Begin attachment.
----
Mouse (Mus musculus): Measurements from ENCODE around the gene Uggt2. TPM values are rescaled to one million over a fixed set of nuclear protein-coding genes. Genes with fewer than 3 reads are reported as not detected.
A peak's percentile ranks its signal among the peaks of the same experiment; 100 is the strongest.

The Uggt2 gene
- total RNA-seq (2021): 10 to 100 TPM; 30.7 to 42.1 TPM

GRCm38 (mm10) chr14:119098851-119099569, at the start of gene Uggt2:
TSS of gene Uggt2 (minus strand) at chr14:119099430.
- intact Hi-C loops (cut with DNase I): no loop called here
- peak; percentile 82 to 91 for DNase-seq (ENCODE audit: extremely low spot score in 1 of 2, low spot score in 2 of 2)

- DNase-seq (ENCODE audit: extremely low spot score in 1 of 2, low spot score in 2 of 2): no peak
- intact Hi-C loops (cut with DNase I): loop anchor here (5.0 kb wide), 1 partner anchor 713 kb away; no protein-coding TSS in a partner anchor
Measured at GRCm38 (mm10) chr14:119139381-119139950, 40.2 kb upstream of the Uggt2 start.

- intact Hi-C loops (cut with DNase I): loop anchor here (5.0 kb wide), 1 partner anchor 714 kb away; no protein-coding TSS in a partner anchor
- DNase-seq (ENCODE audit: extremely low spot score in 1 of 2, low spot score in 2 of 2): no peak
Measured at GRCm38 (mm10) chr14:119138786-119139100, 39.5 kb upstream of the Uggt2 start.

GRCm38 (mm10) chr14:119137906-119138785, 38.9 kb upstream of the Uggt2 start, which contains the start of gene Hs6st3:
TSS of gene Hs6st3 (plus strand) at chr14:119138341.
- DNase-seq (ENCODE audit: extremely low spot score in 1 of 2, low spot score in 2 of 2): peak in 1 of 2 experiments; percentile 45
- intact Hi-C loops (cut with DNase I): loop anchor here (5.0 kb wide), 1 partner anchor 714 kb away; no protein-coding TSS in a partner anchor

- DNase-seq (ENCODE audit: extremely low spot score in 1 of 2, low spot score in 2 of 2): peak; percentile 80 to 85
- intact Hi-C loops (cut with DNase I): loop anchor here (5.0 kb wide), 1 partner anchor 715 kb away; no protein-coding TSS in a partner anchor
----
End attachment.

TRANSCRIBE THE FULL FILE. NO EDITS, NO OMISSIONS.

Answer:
Mouse (Mus musculus): Measurements from ENCODE around the gene Uggt2. TPM values are rescaled to one million over a fixed set of nuclear protein-coding genes. Genes with fewer than 3 reads are reported as not detected.
A peak's percentile ranks its signal among the peaks of the same experiment; 100 is the strongest.

The Uggt2 gene
- total RNA-seq (2021): 10 to 100 TPM; 30.7 to 42.1 TPM

GRCm38 (mm10) chr14:119098851-119099569, at the start of gene Uggt2:
TSS of gene Uggt2 (minus strand) at chr14:119099430.
- intact Hi-C loops (cut with DNase I): no loop called here
- peak; percentile 82 to 91 for DNase-seq (ENCODE audit: extremely low spot score in 1 of 2, low spot score in 2 of 2)

- DNase-seq (ENCODE audit: extremely low spot score in 1 of 2, low spot score in 2 of 2): no peak
- intact Hi-C loops (cut with DNase I): loop anchor here (5.0 kb wide), 1 partner anchor 713 kb away; no protein-coding TSS in a partner anchor
Measured at GRCm38 (mm10) chr14:119139381-119139950, 40.2 kb upstream of the Uggt2 start.

- intact Hi-C loops (cut with DNase I): loop anchor here (5.0 kb wide), 1 partner anchor 714 kb away; no protein-coding TSS in a partner anchor
- DNase-seq (ENCODE audit: extremely low spot score in 1 of 2, low spot score in 2 of 2): no peak
Measured at GRCm38 (mm10) chr14:119138786-119139100, 39.5 kb upstream of the Uggt2 start.

GRCm38 (mm10) chr14:119137906-119138785, 38.9 kb upstream of the Uggt2 start, which contains the start of gene Hs6st3:
TSS of gene Hs6st3 (plus strand) at chr14:119138341.
- DNase-seq (ENCODE audit: extremely low spot score in 1 of 2, low spot score in 2 of 2): peak in 1 of 2 experiments; percentile 45
- intact Hi-C loops (cut with DNase I): loop anchor here (5.0 kb wide), 1 partner anchor 714 kb away; no protein-coding TSS in a partner anchor

- DNase-seq (ENCODE audit: extremely low spot score in 1 of 2, low spot score in 2 of 2): peak; percentile 80 to 85
- intact Hi-C loops (cut with DNase I): loop anchor here (5.0 kb wide), 1 partner anchor 715 kb away; no protein-coding TSS in a partner anchor